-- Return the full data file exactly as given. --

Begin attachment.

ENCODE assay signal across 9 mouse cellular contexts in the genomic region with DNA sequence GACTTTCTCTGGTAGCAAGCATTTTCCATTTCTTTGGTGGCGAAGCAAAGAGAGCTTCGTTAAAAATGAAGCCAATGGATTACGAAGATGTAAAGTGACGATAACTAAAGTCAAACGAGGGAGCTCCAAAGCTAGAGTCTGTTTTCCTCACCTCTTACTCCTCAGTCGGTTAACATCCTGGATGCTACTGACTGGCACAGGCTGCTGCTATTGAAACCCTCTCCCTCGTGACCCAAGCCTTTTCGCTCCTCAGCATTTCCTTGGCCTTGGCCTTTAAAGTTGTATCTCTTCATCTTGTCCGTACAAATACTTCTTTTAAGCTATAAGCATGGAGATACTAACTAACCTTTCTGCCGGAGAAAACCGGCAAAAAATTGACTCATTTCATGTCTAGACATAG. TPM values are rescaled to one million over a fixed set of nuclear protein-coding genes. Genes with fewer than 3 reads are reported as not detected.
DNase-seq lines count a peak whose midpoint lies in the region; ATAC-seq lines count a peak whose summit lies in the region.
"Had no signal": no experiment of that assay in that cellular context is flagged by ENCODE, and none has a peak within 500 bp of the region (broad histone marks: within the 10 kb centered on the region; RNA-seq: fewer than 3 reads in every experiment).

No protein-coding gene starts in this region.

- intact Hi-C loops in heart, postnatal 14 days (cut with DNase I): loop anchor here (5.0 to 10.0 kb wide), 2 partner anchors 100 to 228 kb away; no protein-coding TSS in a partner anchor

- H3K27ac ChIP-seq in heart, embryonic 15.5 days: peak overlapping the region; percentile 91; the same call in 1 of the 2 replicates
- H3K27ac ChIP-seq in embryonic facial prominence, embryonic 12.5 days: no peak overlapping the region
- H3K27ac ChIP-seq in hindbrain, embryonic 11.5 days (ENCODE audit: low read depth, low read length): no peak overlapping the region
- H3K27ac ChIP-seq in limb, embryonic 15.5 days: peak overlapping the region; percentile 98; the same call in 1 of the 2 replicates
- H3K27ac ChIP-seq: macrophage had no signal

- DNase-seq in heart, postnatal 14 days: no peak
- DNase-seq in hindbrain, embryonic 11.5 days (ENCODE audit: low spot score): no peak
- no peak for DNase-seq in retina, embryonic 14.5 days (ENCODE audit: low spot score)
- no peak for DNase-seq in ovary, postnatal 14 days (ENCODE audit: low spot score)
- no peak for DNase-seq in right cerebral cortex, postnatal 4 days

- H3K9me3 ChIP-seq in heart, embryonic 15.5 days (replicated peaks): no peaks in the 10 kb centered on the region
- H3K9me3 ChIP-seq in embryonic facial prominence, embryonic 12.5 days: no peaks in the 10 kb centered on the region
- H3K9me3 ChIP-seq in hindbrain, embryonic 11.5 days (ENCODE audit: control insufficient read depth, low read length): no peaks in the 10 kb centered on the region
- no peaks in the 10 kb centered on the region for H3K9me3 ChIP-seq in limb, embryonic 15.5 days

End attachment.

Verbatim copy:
ENCODE assay signal across 9 mouse cellular contexts in the genomic region with DNA sequence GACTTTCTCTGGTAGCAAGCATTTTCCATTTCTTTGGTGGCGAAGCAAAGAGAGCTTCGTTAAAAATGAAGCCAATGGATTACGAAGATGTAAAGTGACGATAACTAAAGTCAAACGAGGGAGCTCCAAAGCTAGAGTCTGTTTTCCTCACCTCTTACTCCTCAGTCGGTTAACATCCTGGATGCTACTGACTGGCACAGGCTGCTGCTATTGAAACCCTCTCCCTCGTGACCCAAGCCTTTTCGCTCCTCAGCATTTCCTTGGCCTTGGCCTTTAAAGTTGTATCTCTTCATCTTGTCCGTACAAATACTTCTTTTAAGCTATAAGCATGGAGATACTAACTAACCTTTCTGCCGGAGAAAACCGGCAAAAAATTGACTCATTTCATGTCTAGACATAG. TPM values are rescaled to one million over a fixed set of nuclear protein-coding genes. Genes with fewer than 3 reads are reported as not detected.
DNase-seq lines count a peak whose midpoint lies in the region; ATAC-seq lines count a peak whose summit lies in the region.
"Had no signal": no experiment of that assay in that cellular context is flagged by ENCODE, and none has a peak within 500 bp of the region (broad histone marks: within the 10 kb centered on the region; RNA-seq: fewer than 3 reads in every experiment).

No protein-coding gene starts in this region.

- intact Hi-C loops in heart, postnatal 14 days (cut with DNase I): loop anchor here (5.0 to 10.0 kb wide), 2 partner anchors 100 to 228 kb away; no protein-coding TSS in a partner anchor

- H3K27ac ChIP-seq in heart, embryonic 15.5 days: peak overlapping the region; percentile 91; the same call in 1 of the 2 replicates
- H3K27ac ChIP-seq in embryonic facial prominence, embryonic 12.5 days: no peak overlapping the region
- H3K27ac ChIP-seq in hindbrain, embryonic 11.5 days (ENCODE audit: low read depth, low read length): no peak overlapping the region
- H3K27ac ChIP-seq in limb, embryonic 15.5 days: peak overlapping the region; percentile 98; the same call in 1 of the 2 replicates
- H3K27ac ChIP-seq: macrophage had no signal

- DNase-seq in heart, postnatal 14 days: no peak
- DNase-seq in hindbrain, embryonic 11.5 days (ENCODE audit: low spot score): no peak
- no peak for DNase-seq in retina, embryonic 14.5 days (ENCODE audit: low spot score)
- no peak for DNase-seq in ovary, postnatal 14 days (ENCODE audit: low spot score)
- no peak for DNase-seq in right cerebral cortex, postnatal 4 days

- H3K9me3 ChIP-seq in heart, embryonic 15.5 days (replicated peaks): no peaks in the 10 kb centered on the region
- H3K9me3 ChIP-seq in embryonic facial prominence, embryonic 12.5 days: no peaks in the 10 kb centered on the region
- H3K9me3 ChIP-seq in hindbrain, embryonic 11.5 days (ENCODE audit: control insufficient read depth, low read length): no peaks in the 10 kb centered on the region
- no peaks in the 10 kb centered on the region for H3K9me3 ChIP-seq in limb, embryonic 15.5 days